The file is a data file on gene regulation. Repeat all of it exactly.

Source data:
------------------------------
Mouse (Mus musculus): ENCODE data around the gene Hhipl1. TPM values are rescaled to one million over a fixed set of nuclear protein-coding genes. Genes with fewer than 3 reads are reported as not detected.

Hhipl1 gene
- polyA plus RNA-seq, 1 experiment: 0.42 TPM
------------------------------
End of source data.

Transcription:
Mouse (Mus musculus): ENCODE data around the gene Hhipl1. TPM values are rescaled to one million over a fixed set of nuclear protein-coding genes. Genes with fewer than 3 reads are reported as not detected.

Hhipl1 gene
- polyA plus RNA-seq, 1 experiment: 0.42 TPM